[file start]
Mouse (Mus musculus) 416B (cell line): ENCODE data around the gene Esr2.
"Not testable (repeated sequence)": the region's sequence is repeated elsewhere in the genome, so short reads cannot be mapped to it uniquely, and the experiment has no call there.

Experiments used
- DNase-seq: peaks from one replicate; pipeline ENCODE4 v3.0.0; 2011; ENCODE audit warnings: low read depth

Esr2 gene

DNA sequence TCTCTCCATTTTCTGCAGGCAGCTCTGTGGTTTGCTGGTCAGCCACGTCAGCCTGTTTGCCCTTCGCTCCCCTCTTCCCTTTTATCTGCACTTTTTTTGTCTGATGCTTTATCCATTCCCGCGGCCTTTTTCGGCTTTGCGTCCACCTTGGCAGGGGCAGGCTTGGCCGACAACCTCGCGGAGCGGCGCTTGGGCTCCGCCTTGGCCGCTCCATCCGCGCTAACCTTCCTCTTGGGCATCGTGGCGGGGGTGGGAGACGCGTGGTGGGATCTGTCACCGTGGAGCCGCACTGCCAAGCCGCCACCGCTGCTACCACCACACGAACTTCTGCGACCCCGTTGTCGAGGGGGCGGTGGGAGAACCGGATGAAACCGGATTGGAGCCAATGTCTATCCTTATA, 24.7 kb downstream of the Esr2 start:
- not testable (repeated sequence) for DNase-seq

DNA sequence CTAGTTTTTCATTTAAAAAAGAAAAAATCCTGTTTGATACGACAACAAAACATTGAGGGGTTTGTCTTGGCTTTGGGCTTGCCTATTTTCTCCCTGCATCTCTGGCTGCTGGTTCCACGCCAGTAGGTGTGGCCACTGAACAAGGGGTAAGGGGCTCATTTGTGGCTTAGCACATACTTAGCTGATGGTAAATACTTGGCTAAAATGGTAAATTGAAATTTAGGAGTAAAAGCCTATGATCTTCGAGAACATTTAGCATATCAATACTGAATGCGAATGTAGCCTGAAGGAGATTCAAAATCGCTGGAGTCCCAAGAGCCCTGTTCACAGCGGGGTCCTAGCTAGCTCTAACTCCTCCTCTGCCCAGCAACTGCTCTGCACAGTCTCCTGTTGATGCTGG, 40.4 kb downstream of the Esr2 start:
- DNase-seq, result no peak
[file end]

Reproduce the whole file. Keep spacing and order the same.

Mouse (Mus musculus) 416B (cell line): ENCODE data around the gene Esr2.
"Not testable (repeated sequence)": the region's sequence is repeated elsewhere in the genome, so short reads cannot be mapped to it uniquely, and the experiment has no call there.

Experiments used
- DNase-seq: peaks from one replicate; pipeline ENCODE4 v3.0.0; 2011; ENCODE audit warnings: low read depth

Esr2 gene

DNA sequence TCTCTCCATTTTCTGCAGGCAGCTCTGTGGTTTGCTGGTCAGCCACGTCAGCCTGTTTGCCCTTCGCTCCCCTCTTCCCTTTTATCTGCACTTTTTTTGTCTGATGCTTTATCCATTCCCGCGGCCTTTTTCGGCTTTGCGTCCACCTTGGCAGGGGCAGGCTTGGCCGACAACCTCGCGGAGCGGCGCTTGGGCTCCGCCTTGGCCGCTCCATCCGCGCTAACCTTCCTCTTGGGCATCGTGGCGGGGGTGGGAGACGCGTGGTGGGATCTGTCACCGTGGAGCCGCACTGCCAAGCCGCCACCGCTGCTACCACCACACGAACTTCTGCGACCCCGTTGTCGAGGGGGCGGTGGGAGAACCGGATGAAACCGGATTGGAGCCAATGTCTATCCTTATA, 24.7 kb downstream of the Esr2 start:
- not testable (repeated sequence) for DNase-seq

DNA sequence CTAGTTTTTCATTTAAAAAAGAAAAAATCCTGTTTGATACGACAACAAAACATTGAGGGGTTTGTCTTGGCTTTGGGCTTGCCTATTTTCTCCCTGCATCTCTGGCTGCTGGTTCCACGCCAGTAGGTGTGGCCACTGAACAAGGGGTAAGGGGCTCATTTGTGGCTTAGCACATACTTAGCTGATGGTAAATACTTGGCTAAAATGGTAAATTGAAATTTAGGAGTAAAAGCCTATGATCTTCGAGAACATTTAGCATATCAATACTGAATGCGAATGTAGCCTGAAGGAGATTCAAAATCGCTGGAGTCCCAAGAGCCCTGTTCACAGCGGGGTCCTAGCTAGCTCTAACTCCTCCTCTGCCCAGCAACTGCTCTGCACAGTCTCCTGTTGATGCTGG, 40.4 kb downstream of the Esr2 start:
- DNase-seq, result no peak